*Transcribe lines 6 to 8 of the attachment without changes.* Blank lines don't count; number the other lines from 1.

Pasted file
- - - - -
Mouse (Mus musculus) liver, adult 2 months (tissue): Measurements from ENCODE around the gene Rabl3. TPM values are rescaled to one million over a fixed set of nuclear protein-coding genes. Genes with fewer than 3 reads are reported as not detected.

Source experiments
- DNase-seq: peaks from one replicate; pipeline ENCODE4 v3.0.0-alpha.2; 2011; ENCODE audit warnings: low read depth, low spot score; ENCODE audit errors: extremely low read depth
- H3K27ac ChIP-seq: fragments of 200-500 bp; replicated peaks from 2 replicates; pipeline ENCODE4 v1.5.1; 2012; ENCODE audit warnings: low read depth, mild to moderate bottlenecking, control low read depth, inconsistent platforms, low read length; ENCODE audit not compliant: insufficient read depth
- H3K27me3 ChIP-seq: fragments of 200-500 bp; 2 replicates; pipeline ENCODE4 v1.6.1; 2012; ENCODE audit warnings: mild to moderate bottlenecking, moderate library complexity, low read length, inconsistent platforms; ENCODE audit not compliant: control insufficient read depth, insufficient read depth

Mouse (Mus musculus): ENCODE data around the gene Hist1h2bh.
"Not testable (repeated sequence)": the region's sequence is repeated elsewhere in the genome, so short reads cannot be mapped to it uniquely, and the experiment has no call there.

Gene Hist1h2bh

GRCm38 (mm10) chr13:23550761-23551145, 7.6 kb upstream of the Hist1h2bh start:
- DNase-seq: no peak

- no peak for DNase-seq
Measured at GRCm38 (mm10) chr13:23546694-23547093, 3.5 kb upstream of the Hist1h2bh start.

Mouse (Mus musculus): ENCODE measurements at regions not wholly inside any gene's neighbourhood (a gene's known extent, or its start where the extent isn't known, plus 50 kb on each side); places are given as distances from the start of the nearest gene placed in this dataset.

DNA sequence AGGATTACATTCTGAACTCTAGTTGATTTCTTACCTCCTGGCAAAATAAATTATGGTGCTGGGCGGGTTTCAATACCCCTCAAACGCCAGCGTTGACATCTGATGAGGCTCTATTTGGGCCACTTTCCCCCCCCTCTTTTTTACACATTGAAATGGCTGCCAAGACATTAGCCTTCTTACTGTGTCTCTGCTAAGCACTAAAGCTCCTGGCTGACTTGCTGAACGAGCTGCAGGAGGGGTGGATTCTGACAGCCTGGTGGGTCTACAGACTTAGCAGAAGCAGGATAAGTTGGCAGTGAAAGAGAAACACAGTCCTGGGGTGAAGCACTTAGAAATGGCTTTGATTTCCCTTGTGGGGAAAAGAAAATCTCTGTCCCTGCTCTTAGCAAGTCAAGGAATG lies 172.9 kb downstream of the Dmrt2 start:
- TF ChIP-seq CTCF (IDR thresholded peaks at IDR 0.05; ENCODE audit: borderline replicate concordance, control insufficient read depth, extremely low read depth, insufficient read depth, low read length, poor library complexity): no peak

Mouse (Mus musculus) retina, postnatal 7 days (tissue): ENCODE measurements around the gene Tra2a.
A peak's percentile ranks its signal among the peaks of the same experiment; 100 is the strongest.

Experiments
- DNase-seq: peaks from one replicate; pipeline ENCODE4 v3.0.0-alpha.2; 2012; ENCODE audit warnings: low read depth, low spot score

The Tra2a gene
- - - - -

Mouse (Mus musculus): ENCODE data around the gene Hist1h2bh.
"Not testable (repeated sequence)": the region's sequence is repeated elsewhere in the genome, so short reads cannot be mapped to it uniquely, and the experiment has no call there.

Gene Hist1h2bh